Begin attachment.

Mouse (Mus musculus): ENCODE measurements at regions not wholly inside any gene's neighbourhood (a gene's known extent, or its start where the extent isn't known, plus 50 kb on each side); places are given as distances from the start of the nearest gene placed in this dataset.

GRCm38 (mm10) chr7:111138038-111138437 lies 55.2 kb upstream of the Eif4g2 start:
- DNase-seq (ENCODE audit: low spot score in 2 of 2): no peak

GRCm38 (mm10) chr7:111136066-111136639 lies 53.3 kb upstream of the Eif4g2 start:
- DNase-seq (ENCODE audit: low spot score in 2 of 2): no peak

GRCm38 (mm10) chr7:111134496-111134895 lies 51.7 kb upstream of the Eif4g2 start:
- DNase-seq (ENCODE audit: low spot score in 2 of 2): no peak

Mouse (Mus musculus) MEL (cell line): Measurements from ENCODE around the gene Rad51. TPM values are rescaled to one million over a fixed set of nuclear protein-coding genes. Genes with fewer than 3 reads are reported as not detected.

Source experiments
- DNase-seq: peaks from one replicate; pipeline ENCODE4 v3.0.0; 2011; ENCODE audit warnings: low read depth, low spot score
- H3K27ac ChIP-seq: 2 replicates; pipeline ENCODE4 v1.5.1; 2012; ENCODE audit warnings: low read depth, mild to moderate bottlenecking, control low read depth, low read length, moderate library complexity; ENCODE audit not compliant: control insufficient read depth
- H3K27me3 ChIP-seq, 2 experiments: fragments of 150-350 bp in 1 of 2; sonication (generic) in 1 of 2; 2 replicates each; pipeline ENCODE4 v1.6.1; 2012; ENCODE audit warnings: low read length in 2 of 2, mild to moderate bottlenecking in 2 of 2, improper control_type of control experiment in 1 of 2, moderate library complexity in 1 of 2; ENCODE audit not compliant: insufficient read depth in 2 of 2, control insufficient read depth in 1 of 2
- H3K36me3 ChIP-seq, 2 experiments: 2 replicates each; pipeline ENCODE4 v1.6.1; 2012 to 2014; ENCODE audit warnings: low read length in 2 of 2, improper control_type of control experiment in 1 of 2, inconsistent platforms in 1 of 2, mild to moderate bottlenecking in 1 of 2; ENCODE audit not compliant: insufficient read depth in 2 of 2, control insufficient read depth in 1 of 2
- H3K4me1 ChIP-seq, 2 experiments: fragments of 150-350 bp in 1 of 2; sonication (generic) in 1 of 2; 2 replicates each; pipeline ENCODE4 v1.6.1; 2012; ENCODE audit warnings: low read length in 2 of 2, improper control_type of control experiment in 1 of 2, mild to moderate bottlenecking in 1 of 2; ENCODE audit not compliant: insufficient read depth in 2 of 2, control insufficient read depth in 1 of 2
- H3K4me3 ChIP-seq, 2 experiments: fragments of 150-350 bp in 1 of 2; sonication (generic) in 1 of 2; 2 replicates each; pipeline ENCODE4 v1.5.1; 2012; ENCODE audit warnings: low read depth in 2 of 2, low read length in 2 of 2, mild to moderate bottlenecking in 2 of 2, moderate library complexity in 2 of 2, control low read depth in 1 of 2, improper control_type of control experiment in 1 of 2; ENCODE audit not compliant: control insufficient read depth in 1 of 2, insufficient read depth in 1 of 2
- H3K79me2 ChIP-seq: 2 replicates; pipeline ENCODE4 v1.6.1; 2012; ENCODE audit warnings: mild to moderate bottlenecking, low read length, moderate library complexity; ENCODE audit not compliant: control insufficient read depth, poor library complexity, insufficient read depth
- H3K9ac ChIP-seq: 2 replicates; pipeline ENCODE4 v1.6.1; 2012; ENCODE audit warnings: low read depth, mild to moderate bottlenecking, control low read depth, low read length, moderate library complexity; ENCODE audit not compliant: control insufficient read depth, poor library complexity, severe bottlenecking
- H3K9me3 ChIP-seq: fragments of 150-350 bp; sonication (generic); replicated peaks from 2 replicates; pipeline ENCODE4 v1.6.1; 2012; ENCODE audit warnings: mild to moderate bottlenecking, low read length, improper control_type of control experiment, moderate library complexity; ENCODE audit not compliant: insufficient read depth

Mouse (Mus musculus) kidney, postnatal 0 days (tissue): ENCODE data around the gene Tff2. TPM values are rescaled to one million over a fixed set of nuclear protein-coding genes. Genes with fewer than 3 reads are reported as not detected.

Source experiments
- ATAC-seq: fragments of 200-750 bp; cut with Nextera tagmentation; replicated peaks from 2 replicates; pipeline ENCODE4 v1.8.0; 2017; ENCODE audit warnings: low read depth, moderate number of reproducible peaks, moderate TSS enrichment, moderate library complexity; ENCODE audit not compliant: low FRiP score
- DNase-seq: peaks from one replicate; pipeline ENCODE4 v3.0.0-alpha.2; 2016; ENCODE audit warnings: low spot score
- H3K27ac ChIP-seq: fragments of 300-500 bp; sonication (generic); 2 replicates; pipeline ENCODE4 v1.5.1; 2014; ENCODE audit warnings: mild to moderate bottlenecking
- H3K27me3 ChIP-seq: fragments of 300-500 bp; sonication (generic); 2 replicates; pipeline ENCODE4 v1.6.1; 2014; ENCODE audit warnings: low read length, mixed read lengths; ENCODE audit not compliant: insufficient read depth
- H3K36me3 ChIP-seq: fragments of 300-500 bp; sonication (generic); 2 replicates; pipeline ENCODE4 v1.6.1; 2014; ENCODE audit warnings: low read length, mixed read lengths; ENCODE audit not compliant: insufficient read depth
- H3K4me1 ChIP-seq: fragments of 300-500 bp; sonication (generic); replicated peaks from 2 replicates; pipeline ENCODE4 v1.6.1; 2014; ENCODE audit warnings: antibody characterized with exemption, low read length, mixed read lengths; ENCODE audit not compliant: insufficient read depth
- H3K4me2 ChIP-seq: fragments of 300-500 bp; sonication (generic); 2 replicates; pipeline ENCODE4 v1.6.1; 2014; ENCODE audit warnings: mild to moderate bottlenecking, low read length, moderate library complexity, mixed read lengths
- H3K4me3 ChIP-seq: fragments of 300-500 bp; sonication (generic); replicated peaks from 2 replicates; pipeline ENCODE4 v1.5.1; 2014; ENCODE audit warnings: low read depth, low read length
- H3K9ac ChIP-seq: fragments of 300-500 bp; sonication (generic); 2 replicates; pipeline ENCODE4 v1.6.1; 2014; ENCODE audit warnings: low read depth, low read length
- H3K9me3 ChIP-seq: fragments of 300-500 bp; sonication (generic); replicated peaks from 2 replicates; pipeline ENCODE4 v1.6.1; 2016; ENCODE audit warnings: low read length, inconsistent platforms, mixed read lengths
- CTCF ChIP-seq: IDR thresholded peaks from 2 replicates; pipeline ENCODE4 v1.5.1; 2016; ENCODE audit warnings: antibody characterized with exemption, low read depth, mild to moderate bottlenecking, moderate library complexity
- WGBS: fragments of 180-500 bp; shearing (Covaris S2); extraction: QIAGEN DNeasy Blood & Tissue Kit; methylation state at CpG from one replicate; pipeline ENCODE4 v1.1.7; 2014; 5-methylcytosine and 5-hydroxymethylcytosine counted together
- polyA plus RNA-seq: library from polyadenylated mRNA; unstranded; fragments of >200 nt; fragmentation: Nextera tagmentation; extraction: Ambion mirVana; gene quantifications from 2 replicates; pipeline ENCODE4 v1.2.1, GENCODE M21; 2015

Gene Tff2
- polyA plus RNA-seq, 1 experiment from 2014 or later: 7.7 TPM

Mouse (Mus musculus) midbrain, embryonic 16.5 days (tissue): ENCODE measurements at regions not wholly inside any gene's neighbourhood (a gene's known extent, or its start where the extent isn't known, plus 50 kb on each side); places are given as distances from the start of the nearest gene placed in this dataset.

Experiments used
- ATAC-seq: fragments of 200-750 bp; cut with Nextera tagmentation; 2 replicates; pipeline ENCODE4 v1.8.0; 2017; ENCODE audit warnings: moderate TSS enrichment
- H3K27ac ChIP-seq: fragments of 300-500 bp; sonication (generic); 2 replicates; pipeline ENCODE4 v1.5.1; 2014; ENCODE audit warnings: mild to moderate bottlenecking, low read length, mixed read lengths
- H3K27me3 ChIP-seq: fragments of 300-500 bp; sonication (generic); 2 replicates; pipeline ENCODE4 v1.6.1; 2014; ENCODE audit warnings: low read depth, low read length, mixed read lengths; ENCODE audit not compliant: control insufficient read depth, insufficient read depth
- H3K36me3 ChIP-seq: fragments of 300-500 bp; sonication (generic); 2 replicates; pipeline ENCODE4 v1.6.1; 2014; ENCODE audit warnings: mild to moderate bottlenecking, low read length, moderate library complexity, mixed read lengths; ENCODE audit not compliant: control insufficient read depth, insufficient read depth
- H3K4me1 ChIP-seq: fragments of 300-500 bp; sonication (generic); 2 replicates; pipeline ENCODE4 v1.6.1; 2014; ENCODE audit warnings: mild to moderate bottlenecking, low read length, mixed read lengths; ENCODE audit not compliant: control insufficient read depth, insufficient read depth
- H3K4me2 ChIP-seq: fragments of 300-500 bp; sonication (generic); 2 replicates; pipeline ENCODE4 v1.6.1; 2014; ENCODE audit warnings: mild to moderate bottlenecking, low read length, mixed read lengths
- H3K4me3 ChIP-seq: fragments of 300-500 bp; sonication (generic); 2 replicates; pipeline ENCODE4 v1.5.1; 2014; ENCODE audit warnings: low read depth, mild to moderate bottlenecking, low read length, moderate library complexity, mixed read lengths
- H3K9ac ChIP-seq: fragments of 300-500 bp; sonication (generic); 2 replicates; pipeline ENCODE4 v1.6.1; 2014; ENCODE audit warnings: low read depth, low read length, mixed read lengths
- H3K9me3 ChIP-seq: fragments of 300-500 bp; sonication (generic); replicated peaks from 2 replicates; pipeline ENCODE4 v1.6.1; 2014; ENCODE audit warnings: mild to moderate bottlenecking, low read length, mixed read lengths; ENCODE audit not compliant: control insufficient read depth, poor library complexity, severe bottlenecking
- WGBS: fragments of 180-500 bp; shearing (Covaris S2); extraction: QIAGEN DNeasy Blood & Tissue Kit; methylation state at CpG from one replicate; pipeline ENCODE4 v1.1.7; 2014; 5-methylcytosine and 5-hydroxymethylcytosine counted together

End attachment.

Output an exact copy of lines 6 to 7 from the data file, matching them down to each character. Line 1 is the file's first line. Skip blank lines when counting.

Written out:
GRCm38 (mm10) chr7:111134496-111134895 lies 51.7 kb upstream of the Eif4g2 start:
- DNase-seq (ENCODE audit: low spot score in 2 of 2): no peak